Adviser: Take the time to prioritize your HR agenda


Human resources professionals are the unsung heroes of the pandemic. For small to midsize companies, HR is a department that, under normal circumstances, can be woefully understaffed and overworked. The COVID-19 pandemic intensified that reality and, as a result, left no time for strategic planning and agenda setting that is now imperative in our post-COVID-19 world.

There has never been a better time to shine the spotlight on HR and topics like work culture, well-being, employee retention, compensation and new work models. This is an exceptional opportunity to make a “course correction” and allow HR leaders to facilitate meaningful generative discussion with employees and advance change.

Take the time to set an HR agenda and consider the following:

Culture matters: Culture means a lot of things to a lot of people; however, when people are working both in and out of the office, it can be challenging to create one. Culture change is slow, but companies can use this opportunity to empower employees working from home. Avoid micromanaging and be expectant. Communication is also key in pushing culture change. Office leaders can and should use text, video or email to talk about changes in the office, upcoming social events and to encourage work collaboration.

Well-being: It’s no longer about weight-loss challenges and walking clubs — it is about mental health and condition management. One of my clients invested in an on-site mental health counselor two days per week through their EAP program to ensure that employees have access to a therapist. The therapist is booked solid. COVID-19 was a stress test on employees’ mental health, and trends indicate that employees need more support. This presents an opportunity to do better. HR can also make the strategic decision to target your highest claim conditions. For example, digestive diseases have eclipsed diabetes as the top chronic condition and currently affect 66 million people. Target it, program around it and don’t attempt to be all things to all people.

Compensation: This landscape has also changed. Now is the time to consider job leveling and/or a compensation review. According to the Conference Board, the increase in wages for new hires and inflation have caused overall compensation to jump 3.9%, the highest increase since 2008. Hourly worker wages have increased 5.7% over the past 12 months, and unemployment is under 4%. This is a clarion call for HR to add this to their agenda. Otherwise, employees can and will continue to “job hop” seeking out better pay.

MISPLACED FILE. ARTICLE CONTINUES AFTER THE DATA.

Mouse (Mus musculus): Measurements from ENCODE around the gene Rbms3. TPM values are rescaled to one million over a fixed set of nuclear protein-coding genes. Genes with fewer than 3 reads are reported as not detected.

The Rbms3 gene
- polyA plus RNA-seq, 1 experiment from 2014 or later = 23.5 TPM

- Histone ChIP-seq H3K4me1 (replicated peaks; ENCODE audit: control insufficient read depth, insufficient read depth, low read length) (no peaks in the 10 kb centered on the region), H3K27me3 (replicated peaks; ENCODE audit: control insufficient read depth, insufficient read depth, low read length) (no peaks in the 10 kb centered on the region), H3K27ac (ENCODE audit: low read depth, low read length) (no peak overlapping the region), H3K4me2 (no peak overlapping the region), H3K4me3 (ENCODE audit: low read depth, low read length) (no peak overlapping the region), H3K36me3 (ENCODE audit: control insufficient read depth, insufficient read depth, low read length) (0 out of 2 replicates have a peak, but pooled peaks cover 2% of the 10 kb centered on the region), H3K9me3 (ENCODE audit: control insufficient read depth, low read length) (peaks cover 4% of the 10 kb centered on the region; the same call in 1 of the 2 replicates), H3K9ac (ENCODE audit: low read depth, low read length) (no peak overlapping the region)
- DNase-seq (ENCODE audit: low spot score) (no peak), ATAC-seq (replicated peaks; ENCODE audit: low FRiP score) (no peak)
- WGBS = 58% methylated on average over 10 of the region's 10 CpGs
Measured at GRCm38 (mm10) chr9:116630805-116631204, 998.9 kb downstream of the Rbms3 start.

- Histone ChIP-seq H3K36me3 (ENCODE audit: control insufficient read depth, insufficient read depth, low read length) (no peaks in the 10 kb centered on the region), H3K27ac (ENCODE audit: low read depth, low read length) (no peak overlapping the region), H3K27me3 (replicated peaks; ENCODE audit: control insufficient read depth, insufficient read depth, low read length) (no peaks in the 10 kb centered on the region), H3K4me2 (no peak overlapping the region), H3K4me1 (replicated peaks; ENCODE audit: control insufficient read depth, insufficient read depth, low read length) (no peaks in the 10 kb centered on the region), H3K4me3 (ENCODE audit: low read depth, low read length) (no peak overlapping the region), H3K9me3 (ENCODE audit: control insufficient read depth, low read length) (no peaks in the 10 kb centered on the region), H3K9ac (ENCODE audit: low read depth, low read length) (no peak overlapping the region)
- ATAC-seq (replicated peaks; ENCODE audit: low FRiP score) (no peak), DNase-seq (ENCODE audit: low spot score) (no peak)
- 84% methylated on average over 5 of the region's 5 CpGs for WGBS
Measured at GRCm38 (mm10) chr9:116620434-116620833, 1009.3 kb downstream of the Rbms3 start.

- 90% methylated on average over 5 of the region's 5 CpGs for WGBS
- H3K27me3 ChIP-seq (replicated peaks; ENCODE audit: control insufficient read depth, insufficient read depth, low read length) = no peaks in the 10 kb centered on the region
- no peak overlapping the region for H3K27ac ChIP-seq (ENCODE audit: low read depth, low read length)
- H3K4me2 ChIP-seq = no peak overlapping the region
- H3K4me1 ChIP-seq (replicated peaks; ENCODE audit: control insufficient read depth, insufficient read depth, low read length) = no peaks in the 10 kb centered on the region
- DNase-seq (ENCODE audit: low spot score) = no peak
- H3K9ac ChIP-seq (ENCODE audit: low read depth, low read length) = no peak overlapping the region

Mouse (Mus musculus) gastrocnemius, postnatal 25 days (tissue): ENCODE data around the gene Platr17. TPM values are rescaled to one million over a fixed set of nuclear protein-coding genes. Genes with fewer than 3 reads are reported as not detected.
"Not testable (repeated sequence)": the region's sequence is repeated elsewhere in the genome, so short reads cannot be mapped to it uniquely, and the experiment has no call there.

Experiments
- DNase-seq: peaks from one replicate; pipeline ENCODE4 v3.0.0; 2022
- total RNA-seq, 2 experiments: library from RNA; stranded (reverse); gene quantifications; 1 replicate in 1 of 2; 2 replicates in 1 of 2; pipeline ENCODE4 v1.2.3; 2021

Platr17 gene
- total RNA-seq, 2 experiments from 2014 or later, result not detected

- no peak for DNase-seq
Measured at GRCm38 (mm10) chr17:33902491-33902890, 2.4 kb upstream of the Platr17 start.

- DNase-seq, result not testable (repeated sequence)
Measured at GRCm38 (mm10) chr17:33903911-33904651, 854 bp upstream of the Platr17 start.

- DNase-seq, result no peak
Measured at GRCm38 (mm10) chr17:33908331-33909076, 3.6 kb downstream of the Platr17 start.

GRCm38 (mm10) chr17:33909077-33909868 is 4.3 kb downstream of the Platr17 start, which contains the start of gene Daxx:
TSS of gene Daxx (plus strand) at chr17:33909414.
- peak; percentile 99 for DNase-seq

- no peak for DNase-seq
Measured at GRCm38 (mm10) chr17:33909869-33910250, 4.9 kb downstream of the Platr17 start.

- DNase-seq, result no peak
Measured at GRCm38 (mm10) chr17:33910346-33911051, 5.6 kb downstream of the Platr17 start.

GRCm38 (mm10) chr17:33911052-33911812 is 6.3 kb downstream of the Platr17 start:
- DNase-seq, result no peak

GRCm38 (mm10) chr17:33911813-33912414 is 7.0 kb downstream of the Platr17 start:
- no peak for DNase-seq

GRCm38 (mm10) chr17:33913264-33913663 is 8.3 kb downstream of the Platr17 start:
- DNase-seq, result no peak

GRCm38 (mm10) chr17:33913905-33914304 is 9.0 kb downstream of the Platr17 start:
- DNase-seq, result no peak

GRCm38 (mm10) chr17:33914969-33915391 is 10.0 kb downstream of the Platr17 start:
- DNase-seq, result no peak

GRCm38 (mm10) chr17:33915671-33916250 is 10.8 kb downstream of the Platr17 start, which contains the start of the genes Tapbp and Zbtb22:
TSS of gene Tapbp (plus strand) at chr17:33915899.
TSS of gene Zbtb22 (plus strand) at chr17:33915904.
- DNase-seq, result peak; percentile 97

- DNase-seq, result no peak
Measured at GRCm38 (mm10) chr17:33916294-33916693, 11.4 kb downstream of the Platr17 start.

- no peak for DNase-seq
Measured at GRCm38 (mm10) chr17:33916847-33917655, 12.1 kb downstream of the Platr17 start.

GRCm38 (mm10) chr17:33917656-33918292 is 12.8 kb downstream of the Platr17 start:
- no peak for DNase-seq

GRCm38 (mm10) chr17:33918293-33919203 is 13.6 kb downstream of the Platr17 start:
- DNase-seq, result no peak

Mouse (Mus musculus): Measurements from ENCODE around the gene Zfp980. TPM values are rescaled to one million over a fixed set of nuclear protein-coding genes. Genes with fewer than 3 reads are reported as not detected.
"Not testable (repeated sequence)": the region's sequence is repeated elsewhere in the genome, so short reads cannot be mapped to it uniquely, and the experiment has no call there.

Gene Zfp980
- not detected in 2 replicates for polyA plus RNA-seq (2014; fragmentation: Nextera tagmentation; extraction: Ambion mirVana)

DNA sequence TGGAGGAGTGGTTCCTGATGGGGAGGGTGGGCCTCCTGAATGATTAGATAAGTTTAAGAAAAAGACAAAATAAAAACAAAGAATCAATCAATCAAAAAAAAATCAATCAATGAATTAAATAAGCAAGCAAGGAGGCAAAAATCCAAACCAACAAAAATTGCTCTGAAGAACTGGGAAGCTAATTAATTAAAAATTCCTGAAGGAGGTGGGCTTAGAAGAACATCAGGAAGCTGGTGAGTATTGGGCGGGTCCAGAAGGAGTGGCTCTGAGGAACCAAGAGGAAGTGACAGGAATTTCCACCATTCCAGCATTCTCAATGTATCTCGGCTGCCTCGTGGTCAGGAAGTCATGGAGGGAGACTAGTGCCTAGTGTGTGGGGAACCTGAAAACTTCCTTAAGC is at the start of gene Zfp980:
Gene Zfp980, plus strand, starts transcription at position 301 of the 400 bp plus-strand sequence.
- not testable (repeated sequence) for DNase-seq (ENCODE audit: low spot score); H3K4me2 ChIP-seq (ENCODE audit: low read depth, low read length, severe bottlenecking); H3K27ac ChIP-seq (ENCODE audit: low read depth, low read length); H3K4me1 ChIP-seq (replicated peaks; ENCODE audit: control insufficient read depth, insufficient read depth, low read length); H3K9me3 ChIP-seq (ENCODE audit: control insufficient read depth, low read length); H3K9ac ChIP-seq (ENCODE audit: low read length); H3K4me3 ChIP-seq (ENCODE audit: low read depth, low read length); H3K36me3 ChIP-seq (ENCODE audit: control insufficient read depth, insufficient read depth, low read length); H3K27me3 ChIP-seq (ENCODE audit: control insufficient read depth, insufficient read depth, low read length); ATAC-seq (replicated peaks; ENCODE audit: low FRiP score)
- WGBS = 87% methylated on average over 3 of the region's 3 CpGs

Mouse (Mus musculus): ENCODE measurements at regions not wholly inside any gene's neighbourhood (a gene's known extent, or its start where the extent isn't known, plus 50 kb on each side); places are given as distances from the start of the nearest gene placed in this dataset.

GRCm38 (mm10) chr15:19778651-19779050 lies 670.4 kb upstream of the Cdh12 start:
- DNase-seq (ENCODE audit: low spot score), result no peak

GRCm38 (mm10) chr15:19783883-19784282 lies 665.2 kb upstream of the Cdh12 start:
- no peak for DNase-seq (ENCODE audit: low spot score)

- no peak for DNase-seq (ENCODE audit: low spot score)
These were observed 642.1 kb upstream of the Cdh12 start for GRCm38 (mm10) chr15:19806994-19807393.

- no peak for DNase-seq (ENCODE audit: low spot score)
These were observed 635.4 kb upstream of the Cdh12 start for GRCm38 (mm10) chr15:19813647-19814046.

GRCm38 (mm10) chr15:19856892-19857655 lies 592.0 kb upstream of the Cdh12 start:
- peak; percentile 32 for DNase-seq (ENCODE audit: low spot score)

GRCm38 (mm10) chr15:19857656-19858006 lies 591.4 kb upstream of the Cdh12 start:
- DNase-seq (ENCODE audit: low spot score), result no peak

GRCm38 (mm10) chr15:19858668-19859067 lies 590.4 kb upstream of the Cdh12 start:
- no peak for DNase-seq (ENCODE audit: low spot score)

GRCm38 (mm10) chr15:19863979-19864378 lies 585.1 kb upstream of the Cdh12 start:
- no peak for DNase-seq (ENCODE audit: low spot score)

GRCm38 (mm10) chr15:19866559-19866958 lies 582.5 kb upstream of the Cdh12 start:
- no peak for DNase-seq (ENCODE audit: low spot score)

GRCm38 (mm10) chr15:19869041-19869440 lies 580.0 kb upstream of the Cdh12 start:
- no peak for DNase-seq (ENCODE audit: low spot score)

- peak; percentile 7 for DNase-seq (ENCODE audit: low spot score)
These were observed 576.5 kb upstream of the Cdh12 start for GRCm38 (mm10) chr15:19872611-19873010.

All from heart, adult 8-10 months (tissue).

Flexible work: It’s surprising to note that one-third of workers report that they are considering leaving their job in the next six months. Creating innovative work arrangements could slow that trend and is now ranked as the most important desired aspect of a new job, closely followed by better pay and career advancement. HR could take an innovative approach to this by co-creating a strategy that benefits the employer and employee together. Address the historical stigma around flexible working by communicating openly with all employees to ensure opportunities are offered on a fair and transparent basis, and that flexibility does not confer privilege or disadvantage to different groups of workers.

The biggest challenge to prioritize agenda setting for small to midsize companies can be inertia. HR has to “play defense” most days, so finding the time and energy to make change can be tough. Invest in relief for your HR department with additional staff. Plan a half-day retreat to reset and update. Empower HR to execute an updated agenda — your employees will thank you.

Hubben is vice president, corporate benefits, at NFP. 


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